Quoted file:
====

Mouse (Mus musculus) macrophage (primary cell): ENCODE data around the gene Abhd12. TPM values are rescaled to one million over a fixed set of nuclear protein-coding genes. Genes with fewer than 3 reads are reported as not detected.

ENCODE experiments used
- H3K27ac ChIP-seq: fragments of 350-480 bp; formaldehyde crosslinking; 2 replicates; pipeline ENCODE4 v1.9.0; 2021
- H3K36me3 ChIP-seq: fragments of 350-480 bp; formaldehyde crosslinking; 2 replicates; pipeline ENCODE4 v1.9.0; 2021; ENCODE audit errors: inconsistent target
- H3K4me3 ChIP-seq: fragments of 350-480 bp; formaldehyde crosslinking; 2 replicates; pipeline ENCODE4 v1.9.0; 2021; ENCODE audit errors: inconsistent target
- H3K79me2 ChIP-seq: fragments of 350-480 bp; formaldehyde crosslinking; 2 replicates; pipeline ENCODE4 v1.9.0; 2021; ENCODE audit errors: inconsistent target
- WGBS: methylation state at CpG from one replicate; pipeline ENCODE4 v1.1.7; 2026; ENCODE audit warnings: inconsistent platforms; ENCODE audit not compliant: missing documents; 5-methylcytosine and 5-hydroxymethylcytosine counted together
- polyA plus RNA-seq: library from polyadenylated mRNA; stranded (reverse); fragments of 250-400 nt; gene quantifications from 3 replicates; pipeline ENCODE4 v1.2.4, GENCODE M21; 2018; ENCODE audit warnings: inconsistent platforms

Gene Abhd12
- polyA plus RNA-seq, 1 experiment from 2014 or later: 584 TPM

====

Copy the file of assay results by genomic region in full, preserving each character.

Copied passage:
Mouse (Mus musculus) macrophage (primary cell): ENCODE data around the gene Abhd12. TPM values are rescaled to one million over a fixed set of nuclear protein-coding genes. Genes with fewer than 3 reads are reported as not detected.

ENCODE experiments used
- H3K27ac ChIP-seq: fragments of 350-480 bp; formaldehyde crosslinking; 2 replicates; pipeline ENCODE4 v1.9.0; 2021
- H3K36me3 ChIP-seq: fragments of 350-480 bp; formaldehyde crosslinking; 2 replicates; pipeline ENCODE4 v1.9.0; 2021; ENCODE audit errors: inconsistent target
- H3K4me3 ChIP-seq: fragments of 350-480 bp; formaldehyde crosslinking; 2 replicates; pipeline ENCODE4 v1.9.0; 2021; ENCODE audit errors: inconsistent target
- H3K79me2 ChIP-seq: fragments of 350-480 bp; formaldehyde crosslinking; 2 replicates; pipeline ENCODE4 v1.9.0; 2021; ENCODE audit errors: inconsistent target
- WGBS: methylation state at CpG from one replicate; pipeline ENCODE4 v1.1.7; 2026; ENCODE audit warnings: inconsistent platforms; ENCODE audit not compliant: missing documents; 5-methylcytosine and 5-hydroxymethylcytosine counted together
- polyA plus RNA-seq: library from polyadenylated mRNA; stranded (reverse); fragments of 250-400 nt; gene quantifications from 3 replicates; pipeline ENCODE4 v1.2.4, GENCODE M21; 2018; ENCODE audit warnings: inconsistent platforms

Gene Abhd12
- polyA plus RNA-seq, 1 experiment from 2014 or later: 584 TPM